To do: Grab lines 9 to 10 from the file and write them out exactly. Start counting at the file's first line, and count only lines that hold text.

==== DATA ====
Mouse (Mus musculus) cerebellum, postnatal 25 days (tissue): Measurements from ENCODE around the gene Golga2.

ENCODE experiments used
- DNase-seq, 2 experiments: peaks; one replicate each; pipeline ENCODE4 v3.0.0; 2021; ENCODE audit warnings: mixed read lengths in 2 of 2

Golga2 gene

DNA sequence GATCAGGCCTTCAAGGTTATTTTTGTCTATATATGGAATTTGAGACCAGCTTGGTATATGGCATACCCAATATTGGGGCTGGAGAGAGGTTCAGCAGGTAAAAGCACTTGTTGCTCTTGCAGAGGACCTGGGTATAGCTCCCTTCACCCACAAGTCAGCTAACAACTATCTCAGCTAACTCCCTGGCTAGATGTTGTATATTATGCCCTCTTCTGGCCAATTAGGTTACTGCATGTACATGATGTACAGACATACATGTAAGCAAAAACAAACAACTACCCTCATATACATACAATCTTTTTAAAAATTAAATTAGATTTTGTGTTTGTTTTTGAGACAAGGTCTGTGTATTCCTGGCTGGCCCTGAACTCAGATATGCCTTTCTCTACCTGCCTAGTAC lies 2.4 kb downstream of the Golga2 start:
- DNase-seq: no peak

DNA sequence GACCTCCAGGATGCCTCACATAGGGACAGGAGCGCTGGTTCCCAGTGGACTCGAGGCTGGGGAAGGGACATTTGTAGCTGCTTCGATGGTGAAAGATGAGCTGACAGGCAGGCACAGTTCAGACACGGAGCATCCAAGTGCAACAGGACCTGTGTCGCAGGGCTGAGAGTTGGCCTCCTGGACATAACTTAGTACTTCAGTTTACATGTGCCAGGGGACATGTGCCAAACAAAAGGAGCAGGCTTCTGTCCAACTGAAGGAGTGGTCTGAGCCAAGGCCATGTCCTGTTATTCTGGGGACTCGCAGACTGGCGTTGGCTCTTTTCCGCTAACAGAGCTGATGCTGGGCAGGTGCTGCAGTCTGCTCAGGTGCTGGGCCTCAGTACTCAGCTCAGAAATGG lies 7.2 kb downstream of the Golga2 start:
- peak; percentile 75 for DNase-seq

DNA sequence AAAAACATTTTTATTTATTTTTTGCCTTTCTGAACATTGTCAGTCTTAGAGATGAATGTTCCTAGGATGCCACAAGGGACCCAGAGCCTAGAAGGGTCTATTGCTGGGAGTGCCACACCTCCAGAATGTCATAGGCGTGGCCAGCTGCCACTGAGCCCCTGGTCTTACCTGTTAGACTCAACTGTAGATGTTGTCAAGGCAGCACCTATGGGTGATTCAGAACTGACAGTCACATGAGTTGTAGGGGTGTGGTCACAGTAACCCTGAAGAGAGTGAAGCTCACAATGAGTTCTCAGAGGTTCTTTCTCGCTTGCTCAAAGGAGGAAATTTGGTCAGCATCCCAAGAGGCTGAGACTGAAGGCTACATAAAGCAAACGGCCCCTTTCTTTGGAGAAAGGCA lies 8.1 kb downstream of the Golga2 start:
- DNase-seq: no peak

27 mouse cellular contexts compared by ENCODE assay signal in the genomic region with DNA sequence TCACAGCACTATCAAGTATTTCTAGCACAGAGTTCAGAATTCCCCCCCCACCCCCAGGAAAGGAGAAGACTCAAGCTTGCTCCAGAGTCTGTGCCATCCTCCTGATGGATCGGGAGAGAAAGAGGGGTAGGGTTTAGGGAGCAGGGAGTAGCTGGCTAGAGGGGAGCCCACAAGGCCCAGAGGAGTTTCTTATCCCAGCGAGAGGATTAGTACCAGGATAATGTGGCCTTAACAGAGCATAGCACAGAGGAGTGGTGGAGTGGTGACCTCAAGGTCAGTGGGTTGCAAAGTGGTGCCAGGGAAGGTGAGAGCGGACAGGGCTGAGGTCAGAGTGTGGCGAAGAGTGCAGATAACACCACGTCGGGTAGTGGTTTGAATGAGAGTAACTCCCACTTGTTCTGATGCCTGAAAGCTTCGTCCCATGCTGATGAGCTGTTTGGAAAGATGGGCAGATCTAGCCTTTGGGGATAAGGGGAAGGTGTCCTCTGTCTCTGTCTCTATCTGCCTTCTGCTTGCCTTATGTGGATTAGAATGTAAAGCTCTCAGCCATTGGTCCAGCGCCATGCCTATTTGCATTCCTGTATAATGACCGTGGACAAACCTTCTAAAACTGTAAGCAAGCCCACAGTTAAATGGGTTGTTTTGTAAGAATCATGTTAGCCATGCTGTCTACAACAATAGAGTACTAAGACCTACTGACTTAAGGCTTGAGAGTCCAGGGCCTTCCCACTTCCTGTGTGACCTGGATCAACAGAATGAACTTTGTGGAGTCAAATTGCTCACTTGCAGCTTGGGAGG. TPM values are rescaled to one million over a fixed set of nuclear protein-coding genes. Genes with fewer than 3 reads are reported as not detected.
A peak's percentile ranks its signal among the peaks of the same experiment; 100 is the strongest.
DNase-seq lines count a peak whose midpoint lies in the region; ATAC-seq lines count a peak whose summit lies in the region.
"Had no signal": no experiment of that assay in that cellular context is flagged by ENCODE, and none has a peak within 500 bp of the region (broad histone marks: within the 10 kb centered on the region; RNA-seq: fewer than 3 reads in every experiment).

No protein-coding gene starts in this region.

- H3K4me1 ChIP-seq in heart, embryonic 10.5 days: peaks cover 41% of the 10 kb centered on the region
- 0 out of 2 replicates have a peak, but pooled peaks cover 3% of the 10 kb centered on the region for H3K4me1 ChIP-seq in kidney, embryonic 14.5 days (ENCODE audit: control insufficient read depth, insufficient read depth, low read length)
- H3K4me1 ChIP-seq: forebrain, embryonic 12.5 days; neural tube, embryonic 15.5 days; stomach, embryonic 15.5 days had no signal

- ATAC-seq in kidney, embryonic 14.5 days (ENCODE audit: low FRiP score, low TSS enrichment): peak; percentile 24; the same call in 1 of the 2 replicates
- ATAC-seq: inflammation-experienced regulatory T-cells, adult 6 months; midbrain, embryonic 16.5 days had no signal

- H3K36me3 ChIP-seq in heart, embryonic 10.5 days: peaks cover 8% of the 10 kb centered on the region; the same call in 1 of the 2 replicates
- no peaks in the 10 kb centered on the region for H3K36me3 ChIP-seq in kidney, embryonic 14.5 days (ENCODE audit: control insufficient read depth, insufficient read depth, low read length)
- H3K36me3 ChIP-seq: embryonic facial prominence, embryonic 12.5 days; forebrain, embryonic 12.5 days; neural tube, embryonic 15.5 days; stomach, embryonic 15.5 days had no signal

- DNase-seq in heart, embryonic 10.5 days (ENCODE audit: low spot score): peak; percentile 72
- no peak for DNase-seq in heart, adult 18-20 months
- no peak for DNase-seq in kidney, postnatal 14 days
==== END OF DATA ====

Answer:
DNA sequence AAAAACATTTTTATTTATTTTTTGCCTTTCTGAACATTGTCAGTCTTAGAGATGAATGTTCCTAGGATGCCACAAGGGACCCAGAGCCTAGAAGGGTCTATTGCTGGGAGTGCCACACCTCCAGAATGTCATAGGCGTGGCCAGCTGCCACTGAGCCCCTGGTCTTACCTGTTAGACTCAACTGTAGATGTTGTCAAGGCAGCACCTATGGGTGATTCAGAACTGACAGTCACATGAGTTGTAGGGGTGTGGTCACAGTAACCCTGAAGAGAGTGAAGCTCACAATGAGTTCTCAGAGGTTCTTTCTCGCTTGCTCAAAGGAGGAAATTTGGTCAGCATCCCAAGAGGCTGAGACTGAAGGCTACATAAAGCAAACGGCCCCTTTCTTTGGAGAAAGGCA lies 8.1 kb downstream of the Golga2 start:
- DNase-seq: no peak